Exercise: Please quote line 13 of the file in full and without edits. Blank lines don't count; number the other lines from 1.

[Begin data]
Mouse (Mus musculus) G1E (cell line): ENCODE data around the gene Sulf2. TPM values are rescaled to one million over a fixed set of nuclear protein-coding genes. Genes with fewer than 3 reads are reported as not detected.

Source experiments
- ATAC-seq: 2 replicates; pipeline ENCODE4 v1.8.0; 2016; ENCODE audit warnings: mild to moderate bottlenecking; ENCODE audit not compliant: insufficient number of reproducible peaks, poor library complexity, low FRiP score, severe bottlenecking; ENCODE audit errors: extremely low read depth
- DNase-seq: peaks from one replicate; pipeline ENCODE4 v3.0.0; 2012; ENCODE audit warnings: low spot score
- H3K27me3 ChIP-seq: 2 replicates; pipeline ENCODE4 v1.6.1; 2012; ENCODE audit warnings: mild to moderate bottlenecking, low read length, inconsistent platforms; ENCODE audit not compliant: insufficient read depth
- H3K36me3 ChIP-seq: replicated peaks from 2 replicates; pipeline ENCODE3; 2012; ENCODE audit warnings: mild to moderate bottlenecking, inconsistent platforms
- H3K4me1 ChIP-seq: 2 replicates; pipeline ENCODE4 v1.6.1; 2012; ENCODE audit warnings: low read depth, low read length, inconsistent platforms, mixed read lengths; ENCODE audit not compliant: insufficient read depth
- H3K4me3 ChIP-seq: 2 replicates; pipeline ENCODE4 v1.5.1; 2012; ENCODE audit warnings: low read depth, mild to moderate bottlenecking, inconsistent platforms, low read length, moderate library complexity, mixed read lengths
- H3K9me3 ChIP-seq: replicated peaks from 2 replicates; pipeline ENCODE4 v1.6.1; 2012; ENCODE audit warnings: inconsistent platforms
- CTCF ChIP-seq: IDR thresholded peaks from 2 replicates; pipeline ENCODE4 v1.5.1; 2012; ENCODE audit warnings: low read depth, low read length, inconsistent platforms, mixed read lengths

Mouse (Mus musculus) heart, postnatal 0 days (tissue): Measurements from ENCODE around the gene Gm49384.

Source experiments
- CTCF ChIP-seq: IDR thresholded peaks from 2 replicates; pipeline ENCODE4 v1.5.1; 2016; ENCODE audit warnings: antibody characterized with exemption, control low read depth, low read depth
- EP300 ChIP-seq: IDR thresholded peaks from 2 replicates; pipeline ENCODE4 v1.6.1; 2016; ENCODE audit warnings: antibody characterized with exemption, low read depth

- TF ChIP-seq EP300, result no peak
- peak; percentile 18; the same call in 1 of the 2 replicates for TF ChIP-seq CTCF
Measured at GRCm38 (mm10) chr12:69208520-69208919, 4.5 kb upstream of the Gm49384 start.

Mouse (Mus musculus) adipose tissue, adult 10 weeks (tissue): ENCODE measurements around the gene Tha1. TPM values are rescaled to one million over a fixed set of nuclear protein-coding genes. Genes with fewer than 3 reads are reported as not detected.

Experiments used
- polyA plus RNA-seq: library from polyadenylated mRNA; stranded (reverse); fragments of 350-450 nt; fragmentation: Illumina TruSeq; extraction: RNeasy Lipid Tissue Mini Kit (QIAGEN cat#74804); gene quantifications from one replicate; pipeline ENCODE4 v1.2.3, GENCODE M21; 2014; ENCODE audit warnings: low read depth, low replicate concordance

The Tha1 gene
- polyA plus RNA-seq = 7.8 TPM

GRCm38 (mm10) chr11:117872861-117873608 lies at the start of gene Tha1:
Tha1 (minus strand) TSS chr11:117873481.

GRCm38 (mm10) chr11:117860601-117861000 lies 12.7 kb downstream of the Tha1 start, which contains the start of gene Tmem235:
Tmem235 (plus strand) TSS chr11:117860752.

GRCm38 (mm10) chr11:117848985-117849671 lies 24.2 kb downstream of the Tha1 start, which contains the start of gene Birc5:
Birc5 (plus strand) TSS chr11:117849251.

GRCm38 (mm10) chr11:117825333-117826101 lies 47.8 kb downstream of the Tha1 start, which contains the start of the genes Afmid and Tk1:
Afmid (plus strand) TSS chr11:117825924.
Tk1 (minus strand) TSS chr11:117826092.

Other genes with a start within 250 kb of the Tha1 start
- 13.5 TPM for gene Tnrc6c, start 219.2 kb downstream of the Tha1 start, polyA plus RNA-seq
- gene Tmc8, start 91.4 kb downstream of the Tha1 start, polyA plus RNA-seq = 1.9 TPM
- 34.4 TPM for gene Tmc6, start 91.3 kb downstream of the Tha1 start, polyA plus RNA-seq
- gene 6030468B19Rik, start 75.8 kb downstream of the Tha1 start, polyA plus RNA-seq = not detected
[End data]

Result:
- CTCF ChIP-seq: IDR thresholded peaks from 2 replicates; pipeline ENCODE4 v1.5.1; 2016; ENCODE audit warnings: antibody characterized with exemption, control low read depth, low read depth